Marty:
Yeah, right.

Chris:
That's your next best time, or best opportunity to do this. So you guys, we'll include the links in the description below, if you guys want to attend that to go to Philly. I'm gonna tell you, this is something you do not want to miss. I agreed to host this just because I wanna learn from the master himself. Now before we get into all the brand gap, the brand goodness and definitions and misunderstanding and dialogue, conversation and debates that have happened prior to this, I wanna take us back in time. So we're gonna rewind the tape, 'cause we were just talking, we're both ArtCenter people. Now you have a few years ahead of me, and the program was very different back then. Take me back.

Marty:
Oh (laughs). ArtCenter in the, uh-

Chris:
Tell me about what you... what you did?

Marty:
... s-... mid '60s was a really cool place to be.

Chris:
Mm-hmm (affirmative).

Marty:
It was in an old, um, it used to be a girls school I think, in Hollywood, Third Street. Uh, and it smelled like, uh, pipe tobacco, because every-

Chris:
Mm-hmm (affirmative).

Marty:
... um, s- s-... you know, design teacher, art teacher there smoked a pipe (laughing). And probably wore a wool vest.

Chris:
Yes.

Marty:
And, uh, you know, uh, but it was a cool place.

Chris:
Mm-hmm (affirmative).

Marty:
And you'd get a lot of teachers who were actually working professionals and, um, I mean it was a lifesaver for me, because my world opened up when I finally got to do what I always wanted to do (laughs), which was be a commercial artist. Uh, at seven years old I had put... I put my stake in the ground (laughs) in grammar school, that's what I wanted to be and I stuck to that the whole time.

Chris:
And you knew that at seven years old?

Marty:
I knew it at seven years old.

Chris:
Holy cow.

Marty:
Yeah, and everybody said, "What? Commercial? What?"

Chris:
Wow, you were ahead of your time, for sure.

Marty:
Yeah. Well, you know, you get these ideas in your head and you just, you know, it- it becomes who you are, and so that's- that's, um, you know, I'm so... I'm just, you know, marking my days until I get to be (laughs)... to go to art school.

Chris:
Right (laughs).

Marty:
So anyway, it was go-... a g-... a great place to be, um, there was no, uh, graphic design, um, track. Uh, they didn't use that term really.

Chris:
Mm-hmm (affirmative).

Marty:
It was just sort of coming out at the time. They had... you could go into advertising or you could be an illustrator, and so I took both of those-

Chris:
Mm-hmm (affirmative).

Marty:
... figuring that graphic design was somewhere in there, you know? And, uh, later they added the graphic design program, but, um, a great experience. Um, I lasted two years until I couldn't afford it anymore, because it was $50 a semester.

Chris:
(laughs)

Marty:
Where am I gonna get $50?

Chris:
$50. That's outrageous (laughs). $50.

Marty:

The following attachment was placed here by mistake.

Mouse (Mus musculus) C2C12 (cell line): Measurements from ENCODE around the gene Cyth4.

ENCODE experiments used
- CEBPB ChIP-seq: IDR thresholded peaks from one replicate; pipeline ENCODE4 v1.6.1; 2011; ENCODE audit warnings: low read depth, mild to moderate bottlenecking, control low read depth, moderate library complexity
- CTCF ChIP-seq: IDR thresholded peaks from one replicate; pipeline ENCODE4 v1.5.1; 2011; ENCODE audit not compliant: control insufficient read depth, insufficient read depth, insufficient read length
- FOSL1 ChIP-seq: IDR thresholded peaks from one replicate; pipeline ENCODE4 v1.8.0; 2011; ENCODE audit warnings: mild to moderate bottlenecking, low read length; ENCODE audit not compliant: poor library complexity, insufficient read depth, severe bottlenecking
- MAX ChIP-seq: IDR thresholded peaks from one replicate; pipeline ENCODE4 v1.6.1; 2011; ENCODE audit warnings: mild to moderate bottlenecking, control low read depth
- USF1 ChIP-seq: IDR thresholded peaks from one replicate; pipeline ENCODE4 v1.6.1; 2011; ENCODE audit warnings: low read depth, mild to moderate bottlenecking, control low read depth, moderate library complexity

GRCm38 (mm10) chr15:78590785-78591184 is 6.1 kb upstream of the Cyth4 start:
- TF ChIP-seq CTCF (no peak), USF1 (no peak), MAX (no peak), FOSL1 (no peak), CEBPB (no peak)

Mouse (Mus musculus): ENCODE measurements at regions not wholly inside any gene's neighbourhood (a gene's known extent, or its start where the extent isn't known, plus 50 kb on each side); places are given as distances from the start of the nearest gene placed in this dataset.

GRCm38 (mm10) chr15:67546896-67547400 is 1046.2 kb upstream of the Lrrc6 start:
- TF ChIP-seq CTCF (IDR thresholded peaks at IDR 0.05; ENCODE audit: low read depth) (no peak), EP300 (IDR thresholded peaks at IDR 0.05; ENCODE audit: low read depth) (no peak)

$50.

Chris:
Oh my god.

Marty:
Yeah.

Chris:
Okay, just for context you guys, ArtCenter a semester now is, I- I think somewhere around $22,000 a semester.

Marty:
(laughs)

Chris:
And this is important to note, because some of the things that we'll be talking about later about money and what we charge, just keep that in mind, uh, all you young whippersnappers out there.

Marty:
Yeah.

Chris:
It used to cost $50 and Marty could not afford it.

Marty:
Yeah, but my first really big job after I got out, um, really great campaign that I worked on, I got, uh, $50 per ad. So, I made it back.

Chris:
Oh, wow.

Marty:
I mean I made the whole thing back.

Chris:
Okay.

Marty:
Yeah (laughs).

Chris:
So were you living in LA at this time, going to ArtCenter?

Marty:
At that time I- I had mo-... I left, uh, school. I went to, um, Santa Barbara, got married there.

Chris:
Okay. Okay.

Marty:
Started a freelance business. Uh, there were no designers, no graphic designers. You go look in the yellow pages where you'd find people and there's nothing. So I had to actually have them put that in there for me and I was the only one under the graphic designer heading (laughs).

Chris:
Oh my god.

Marty:
And I had to, as part of my job as being the only graphic designer, I had to explain it to would-be clients.

Chris:
Mm-hmm (affirmative).

Marty:
I had to tell them what it was and why they should pay any money for it at all. And they'd say, "Oh, you're like, uh, you know, you're a commercial artist." "Uh, you know, that's- that's old-school."

Chris:
Right.

Marty:
"No, we- we- we're serious professionals now."

Chris:
(laughs)

Marty:
You know, explain why it's gonna be good-

Chris:
Yeah.

Marty:
... and- and that- that- that, um, exercise of having to explain it, uh, like what's the business value of design, was really good.

Chris:
Mm-hmm (affirmative).

Marty:
And I think that probably set me on this course of what I'm doing now, is explaining, uh, all this stuff and how business works and how design and business interacts, connects together.